This bread had a much shorter baking time, needing only 26 minutes, and made my house smell SO INSANELY GOOD. I think it was probably the sunflower seeds getting all roasty and delicious, but whatever it was, YUM. The loaf developed a deep golden brown colour and rose evenly all over. I kid you not, when I pulled it out of the oven I almost started crying. It was beautiful.

I could wax poetic about this bread for pages and pages, but I’ll leave you with my overall feelings about it (as if you couldn’t already tell) and then let you get baking. Enjoy!

Flavour: toasty, nutty, well rounded (from the seeds)

Crust: soft, with a bit of chewiness

Crumb: medium-small bubbles, not overly dense

Chewiness: fluffy, with just a bit of resistance

Great for: sandwiches, toast, anything

Overall rating: 9/10


  • 1 1/2 cups warm water (should feel like a bath)
  • 1 packet of fast acting yeast (not the traditional type!)
  • 2 scant tbsp maple syrup
  • 1/2 tbsp salt
  • 1 tbsp whole flax seeds
  • 2 cups whole wheat flour
  • 1 3/4 cups all purpose flour
  • 2 heaping tbsp raw sunflower seeds
  • 2 heaping tbsp rolled oats


  1. Combine the water, yeast, maple syrup, salt, flax seed and flours in a large mixing bowl. If you need to, knead with your hands to combine fully. Add more flour if necessary so that the dough doesn’t stick to your hands (I didn’t need to add any more)
  2. Lift the dough ball out and grease the bowl with some non-stick spray. Place the dough back, and cover the bowl with plastic wrap.
  3. Let the dough rise for 2 hours on the counter, and 2 more hours or so in the fridge.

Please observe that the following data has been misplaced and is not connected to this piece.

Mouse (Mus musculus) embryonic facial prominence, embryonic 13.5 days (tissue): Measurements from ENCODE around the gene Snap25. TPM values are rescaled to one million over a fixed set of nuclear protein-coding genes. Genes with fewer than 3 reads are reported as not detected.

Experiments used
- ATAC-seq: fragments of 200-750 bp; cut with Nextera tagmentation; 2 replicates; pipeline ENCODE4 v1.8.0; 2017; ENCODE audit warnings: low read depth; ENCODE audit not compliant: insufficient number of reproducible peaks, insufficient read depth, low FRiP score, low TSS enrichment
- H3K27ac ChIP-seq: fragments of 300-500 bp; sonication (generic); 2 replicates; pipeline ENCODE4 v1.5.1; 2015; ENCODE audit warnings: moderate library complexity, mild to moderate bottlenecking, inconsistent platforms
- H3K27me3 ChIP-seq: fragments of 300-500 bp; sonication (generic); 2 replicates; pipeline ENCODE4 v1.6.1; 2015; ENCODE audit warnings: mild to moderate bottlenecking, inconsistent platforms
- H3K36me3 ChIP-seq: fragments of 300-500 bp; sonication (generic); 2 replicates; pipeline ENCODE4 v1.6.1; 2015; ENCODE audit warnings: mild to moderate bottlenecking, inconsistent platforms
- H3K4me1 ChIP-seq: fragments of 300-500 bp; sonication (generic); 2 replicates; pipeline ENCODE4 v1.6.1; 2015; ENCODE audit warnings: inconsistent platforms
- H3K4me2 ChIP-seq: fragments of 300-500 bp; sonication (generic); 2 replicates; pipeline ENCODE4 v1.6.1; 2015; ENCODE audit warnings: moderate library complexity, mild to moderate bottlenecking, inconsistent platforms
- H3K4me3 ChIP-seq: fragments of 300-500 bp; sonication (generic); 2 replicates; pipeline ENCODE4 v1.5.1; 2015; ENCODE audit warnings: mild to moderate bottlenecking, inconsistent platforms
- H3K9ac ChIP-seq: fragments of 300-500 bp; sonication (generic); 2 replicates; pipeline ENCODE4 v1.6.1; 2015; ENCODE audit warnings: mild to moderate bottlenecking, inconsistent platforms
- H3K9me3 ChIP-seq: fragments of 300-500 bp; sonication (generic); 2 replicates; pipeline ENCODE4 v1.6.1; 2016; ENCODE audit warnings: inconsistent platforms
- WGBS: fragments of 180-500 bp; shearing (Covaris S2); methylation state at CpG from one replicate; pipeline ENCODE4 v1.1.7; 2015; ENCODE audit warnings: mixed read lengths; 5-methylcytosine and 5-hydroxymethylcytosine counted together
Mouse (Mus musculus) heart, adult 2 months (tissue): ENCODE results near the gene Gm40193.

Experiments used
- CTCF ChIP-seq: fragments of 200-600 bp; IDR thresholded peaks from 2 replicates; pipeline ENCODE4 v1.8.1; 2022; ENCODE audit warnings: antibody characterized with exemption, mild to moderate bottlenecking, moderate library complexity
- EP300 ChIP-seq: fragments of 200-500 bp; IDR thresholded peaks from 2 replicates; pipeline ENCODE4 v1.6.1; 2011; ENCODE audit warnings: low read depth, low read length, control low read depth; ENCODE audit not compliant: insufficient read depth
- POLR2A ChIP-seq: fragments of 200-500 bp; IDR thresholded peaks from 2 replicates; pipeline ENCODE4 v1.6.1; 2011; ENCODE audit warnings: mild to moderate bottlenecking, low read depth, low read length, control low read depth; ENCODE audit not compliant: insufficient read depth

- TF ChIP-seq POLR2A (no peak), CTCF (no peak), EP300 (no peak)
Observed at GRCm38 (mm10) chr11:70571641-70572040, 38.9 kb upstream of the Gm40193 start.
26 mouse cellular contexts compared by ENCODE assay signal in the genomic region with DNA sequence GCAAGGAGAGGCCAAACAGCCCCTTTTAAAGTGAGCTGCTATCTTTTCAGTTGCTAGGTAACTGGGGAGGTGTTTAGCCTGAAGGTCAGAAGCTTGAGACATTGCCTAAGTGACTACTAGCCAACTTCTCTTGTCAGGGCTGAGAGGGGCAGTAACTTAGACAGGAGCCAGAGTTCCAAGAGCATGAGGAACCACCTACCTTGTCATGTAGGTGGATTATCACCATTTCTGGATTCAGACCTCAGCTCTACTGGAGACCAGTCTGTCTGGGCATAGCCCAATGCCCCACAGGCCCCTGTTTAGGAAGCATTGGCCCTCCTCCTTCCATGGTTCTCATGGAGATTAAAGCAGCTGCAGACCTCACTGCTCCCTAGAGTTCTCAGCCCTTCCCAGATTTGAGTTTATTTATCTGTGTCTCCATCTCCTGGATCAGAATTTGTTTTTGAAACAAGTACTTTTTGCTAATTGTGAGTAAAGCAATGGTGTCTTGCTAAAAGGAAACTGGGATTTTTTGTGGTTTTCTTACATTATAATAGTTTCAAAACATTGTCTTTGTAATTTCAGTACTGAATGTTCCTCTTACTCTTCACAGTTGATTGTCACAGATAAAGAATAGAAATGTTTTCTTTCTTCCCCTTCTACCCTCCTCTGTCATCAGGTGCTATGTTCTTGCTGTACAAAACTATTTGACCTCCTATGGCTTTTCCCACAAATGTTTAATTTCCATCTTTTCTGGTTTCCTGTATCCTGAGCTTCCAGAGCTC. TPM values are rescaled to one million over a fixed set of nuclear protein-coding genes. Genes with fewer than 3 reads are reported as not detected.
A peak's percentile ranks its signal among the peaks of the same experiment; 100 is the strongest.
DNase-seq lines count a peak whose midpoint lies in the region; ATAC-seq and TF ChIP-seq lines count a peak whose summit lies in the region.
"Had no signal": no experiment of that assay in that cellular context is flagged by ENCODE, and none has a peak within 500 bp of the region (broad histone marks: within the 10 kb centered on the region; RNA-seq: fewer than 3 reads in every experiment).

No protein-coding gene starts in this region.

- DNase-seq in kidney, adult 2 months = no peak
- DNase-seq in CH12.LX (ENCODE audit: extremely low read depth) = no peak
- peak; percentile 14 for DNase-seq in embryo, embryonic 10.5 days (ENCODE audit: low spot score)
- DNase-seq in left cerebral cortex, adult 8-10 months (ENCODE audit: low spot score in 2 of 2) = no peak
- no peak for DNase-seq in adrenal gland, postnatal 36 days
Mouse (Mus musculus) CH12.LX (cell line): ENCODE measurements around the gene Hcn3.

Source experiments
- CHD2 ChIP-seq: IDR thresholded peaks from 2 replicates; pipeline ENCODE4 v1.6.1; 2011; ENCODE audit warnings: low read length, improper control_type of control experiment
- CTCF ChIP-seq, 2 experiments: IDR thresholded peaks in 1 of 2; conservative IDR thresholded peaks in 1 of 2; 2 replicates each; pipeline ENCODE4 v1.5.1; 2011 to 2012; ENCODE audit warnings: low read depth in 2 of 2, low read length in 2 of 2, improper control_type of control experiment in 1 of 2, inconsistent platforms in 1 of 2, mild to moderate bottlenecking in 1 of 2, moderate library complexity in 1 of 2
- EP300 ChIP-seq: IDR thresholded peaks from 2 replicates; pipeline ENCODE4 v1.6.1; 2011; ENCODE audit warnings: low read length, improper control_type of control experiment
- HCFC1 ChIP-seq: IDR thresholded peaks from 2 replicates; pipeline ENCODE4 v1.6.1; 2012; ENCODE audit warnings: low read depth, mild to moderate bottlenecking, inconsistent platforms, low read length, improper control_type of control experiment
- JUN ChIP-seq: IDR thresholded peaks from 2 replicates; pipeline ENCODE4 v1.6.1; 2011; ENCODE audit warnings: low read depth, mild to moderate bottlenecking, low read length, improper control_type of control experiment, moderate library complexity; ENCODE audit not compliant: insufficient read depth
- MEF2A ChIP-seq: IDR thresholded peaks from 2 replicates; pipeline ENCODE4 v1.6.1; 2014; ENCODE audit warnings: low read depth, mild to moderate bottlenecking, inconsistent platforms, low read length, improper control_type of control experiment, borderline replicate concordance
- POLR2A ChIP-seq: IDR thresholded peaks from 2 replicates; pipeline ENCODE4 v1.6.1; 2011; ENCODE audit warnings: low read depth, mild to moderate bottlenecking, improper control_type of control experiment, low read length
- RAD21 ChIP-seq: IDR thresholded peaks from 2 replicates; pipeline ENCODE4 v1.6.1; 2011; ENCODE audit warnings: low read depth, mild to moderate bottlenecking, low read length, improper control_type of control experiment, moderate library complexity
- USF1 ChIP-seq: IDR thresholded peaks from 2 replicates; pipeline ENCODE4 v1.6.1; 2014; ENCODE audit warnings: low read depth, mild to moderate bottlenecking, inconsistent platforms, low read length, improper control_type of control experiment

4. Use your fingers to create a small hole in the dough and pour in the sunflower seeds and oats. Knead the dough until it is elastic and the grains are evenly distributed.
  5. Form the dough into something of an oval loaf shape, then place on a greased baking sheet and cover loosely with plastic wrap. Let it rest again for 45-60 minutes.
  6. Place a cast iron pan on the bottom rack of the oven, and preheat to 425 F.
  7. Cut 2 or 3 slashes about 1/2 inch deep in the top of the loaf.
  8. Place the pan with the loaf on the middle rack, then carefully pour about a cup of hot water into the pan (carefully!). It will pop and hiss and make a big puff of steam, so quickly shut the oven door.
  9. Bake the bread for 25-35 minutes, until golden brown
  10. Let it cool for a few minutes on the pan, then completely on a wire rack. (you’re going to want to cut into it while it’s still warm and smelling oh so tantalizing. Don’t do it! Trust me, just wait)




Leave a Reply

Fill in your details below or click an icon to log in: Logo

You are commenting using your account. Log Out /  Change )

Google+ photo

You are commenting using your Google+ account. Log Out /  Change )

Twitter picture

You are commenting using your Twitter account. Log Out /  Change )

Facebook photo

You are commenting using your Facebook account. Log Out /  Change )

Connecting to %s